The Lacuna - Barbara Kingsolver's Latest

Yes, it is another book review.  I can't resist, after the disappointment of Irving's latest, I had to write about how much I enjoyed Kingsolver's new one.  She is another author I've followed since her first book and has long been a favourite.  Unlike Irving, she manages to write about lots of different things, people and places.  Yes, her social conscience comes through in her themes but that's where the similarities from book to book end.  No young boy killing a woman with a baseball hit in one book and tweaked into a young boy killing a woman with a frying pan in another for Ms. Kingsolver.
The Lacuna is about a Mexican American writer, Harrison Shepherd,  who goes back and forth between the US and Mexico and isn't really at home in either country.  The book covers his life from the 1930's to the 1950s.  He meets and works for artists Diego Rivera and Frida Kahlo and through them meets and works for Trotsky, all in Mexico.  The book is an amalgamation of diary entries, letters and newspaper clippings and though the character never uses the word "I" once in the entire book, the reader grows to know him well.  No more on plot or story, suffice it to say Shepherd's relationships with Kahlo, Rivera and Trotsky get him in trouble with the House Committee on un-American activities after he moves back to the States to live and write his novels.  To find out more, you'll just have to read it for yourself.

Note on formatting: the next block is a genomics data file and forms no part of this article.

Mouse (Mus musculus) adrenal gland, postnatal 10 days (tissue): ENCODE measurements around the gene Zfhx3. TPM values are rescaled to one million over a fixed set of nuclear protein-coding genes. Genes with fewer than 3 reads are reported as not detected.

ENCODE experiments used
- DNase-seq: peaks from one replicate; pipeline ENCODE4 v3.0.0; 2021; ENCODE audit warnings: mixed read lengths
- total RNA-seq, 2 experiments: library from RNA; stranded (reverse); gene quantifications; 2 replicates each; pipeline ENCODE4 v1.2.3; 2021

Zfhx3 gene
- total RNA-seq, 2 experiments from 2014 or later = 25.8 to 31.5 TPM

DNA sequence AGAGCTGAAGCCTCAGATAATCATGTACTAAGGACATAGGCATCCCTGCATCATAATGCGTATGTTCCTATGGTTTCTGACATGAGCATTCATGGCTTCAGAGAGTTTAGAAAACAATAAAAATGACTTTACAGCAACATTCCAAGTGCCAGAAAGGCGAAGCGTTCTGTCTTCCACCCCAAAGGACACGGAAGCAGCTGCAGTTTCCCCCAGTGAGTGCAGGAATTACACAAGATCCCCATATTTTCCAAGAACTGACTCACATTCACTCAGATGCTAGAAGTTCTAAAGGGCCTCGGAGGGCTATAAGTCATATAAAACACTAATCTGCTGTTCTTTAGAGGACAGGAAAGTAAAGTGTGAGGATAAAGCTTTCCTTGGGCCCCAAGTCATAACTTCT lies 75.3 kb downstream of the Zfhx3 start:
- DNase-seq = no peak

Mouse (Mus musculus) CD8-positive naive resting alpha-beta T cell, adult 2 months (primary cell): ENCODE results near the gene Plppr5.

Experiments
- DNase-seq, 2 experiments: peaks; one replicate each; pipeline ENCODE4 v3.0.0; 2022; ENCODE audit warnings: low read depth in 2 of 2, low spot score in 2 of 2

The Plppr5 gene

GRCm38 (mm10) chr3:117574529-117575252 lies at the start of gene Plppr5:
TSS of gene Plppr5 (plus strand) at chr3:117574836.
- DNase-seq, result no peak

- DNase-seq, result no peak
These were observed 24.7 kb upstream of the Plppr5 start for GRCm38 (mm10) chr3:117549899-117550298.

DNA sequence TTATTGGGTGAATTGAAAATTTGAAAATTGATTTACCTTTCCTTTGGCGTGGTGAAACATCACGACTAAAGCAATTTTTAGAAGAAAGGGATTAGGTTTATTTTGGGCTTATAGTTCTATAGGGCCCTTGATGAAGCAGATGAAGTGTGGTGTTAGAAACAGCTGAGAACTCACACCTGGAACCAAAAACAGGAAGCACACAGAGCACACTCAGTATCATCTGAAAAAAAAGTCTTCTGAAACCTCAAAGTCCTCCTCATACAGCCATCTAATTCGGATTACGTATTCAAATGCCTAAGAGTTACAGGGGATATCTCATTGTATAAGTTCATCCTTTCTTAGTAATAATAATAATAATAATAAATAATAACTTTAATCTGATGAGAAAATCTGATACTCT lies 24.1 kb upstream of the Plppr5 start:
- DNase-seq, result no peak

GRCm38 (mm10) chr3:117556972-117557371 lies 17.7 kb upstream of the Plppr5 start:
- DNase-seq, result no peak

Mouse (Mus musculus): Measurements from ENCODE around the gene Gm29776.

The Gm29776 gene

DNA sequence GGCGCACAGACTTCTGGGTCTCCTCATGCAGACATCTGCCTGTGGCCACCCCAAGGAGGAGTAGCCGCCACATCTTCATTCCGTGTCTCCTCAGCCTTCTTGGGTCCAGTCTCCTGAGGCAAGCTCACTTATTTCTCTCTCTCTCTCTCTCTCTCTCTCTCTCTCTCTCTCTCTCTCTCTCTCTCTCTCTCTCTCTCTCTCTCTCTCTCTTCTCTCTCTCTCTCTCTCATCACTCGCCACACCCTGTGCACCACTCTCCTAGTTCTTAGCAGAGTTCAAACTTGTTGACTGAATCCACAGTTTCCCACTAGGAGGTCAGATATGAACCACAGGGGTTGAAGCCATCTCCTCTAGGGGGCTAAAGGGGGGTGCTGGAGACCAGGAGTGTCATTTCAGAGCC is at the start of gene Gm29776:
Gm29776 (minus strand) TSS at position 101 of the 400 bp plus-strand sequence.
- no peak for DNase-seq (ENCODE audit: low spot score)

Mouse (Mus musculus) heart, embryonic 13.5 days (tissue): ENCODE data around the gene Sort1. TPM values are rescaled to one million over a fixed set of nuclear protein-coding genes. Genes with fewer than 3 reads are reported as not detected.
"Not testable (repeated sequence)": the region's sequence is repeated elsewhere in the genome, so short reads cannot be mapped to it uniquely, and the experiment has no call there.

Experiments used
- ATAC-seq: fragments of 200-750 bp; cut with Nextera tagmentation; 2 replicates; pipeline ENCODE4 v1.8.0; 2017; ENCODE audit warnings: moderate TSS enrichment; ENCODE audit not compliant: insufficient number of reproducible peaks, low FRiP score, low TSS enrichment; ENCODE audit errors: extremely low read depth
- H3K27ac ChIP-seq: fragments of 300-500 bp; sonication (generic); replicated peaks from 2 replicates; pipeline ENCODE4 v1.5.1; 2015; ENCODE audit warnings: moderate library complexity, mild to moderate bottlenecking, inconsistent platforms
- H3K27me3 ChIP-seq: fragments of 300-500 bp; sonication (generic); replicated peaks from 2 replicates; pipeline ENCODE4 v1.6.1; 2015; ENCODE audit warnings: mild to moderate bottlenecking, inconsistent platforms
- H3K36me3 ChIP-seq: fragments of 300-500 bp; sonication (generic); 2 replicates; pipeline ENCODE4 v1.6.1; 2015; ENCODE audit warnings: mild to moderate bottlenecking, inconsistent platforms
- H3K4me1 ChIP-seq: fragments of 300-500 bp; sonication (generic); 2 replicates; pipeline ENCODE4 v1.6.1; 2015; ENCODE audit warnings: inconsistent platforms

Kingsolver manages to touch and provoke without ever becoming preachy. Her writing is a joy to read, as always.  This is a marvelous book, I read it slowly because I didn't want it to end.

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